There are days when you want a sensory overload, but most of the time—in a world with an attention span of 3 seconds—you simply don't. You want to dial it down to the basics where things are easier, simpler yet 100% efficient. And nowhere is this desire more tangibly realised than while building and designing your home. The house we are exploring today has been designed keeping in mind the pared-down aesthetics of the couple who own it. Don't for a second think that that means living a monastic life! On the contrary, the house incorporates the needs of the owners, even providing each partner a separate zone to pursue their passions while keeping the space open enough in order to not appear foreboding.
While simplicity is the operative word here, neither functionality nor style have been foregone. Let's take a look…
Here you see the house from the front—the white facade and slight gabled roof giving it a modernised traditional look. Notice how the house is built higher than the others in the neighbourhood; this was a conscious choice by the owners who wanted to have an unobstructed view of the surroundings.
An unassuming yet efficient wooden fence (with a concrete base) protects the ground floor windows from prying eyes. At the same time, it also provides a certain rustic charm to the whole facade.
The entrance is kept as unassuming and simple as the overall facade. Yet, the rustic charm is undeniable. Small details such as the lush potted plant and the vintage-looking lamp go a long way into making this space appear welcoming.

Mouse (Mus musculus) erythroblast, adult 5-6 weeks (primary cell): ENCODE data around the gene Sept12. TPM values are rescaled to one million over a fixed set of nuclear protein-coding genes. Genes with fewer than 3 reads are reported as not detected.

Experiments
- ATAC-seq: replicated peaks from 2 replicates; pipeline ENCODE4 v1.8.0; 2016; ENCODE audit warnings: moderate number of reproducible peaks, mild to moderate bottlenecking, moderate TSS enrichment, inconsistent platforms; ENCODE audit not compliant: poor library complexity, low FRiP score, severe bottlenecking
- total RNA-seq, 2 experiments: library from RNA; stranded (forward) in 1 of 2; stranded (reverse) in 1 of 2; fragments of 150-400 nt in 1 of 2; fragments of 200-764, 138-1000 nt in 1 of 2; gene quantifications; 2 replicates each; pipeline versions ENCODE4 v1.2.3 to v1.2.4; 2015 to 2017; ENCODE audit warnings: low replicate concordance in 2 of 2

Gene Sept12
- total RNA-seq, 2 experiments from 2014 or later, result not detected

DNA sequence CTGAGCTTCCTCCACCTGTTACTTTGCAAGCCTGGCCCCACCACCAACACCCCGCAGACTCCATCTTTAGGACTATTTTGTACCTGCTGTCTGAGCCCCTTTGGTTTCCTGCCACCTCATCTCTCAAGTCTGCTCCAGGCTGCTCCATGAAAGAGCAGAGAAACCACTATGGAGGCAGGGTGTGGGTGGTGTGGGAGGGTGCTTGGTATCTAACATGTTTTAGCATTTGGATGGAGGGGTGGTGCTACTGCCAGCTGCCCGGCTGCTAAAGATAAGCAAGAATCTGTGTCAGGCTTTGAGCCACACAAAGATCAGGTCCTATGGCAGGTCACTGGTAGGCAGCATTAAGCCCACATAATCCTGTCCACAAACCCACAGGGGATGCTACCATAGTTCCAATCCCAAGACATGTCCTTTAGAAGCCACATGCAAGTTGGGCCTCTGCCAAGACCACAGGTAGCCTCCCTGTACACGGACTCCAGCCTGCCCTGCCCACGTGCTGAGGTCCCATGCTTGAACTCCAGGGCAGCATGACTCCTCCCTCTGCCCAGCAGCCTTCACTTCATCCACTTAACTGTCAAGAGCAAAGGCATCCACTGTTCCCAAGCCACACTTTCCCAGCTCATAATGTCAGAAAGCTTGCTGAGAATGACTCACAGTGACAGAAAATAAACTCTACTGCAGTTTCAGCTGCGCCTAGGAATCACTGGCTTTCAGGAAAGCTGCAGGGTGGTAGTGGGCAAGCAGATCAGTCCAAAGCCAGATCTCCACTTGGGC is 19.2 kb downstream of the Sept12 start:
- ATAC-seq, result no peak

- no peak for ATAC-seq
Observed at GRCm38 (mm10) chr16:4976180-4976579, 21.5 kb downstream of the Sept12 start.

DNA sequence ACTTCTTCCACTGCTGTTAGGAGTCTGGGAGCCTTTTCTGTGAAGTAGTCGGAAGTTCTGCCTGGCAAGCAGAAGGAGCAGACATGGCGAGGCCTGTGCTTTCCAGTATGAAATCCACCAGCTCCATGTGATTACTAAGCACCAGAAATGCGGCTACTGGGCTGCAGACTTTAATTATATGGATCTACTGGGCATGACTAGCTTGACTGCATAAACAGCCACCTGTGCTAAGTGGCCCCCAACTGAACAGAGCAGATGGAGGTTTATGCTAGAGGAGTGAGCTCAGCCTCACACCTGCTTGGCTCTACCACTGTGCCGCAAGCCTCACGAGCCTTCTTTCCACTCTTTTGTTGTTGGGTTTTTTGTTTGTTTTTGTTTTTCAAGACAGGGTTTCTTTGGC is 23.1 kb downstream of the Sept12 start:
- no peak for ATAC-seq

Like most Japanese households, there is a demarcated space that separates the outside from the interior. Here, that role is taken up by the lovely brown tiles that is a nice throwback to the 80s era ceramic tiles. If this caught your fancy, speak to our experts who can help you replicate this in your household.
This here is the dining area of the house, with a view to the well-concealed kitchen. A combination of large windows and warm wood immediately infuses the place with warmth and coziness even though there isn't a shred of furniture here! Cedar and cypress wood have been used as the structural components while the flooring is made out of pine wood.
Little nooks, be it on the wall or on the tile space breaks the monotony while directing the eye toward interesting visual elements.
Here you can see the full extent of the minimalistic tastes of the owners. There are no unnecessary flourishes but as a whole, it completely works.
The retro tiles we saw outside earlier make an appearance again; here, it offsets the pure white foundation as well as the sleek tiles. The top half of the working counter has been entirely done up in stainless steel, a low-cost yet functional option. An open kitchen like this also makes it easier for the family to commune.
Remember how we mentioned earlier about each partner getting a separate zone to pursue their passions? Here's one: originally envisioned as a study room, this space will now be sewing room for the lady of the house who considers it as a hobby.
Once again, wood takes predominance here; there's even two log beams on which a hanging lamp is attached! The small opening on the right side is basically where mom can check up on the kids while she's working.
Situated near the entrance is the training area/gym for the father of the family. Gyms have a sordid reputation of being overly lit while looking rather sterile—a situation that makes you want to leave as soon as you get there. Not the case here. Warm wooden floors and a textured wall create the impression of the outdoors, an important factor for the dad.
For more simple home inspiration, check out 8 Japanese homes you have to see.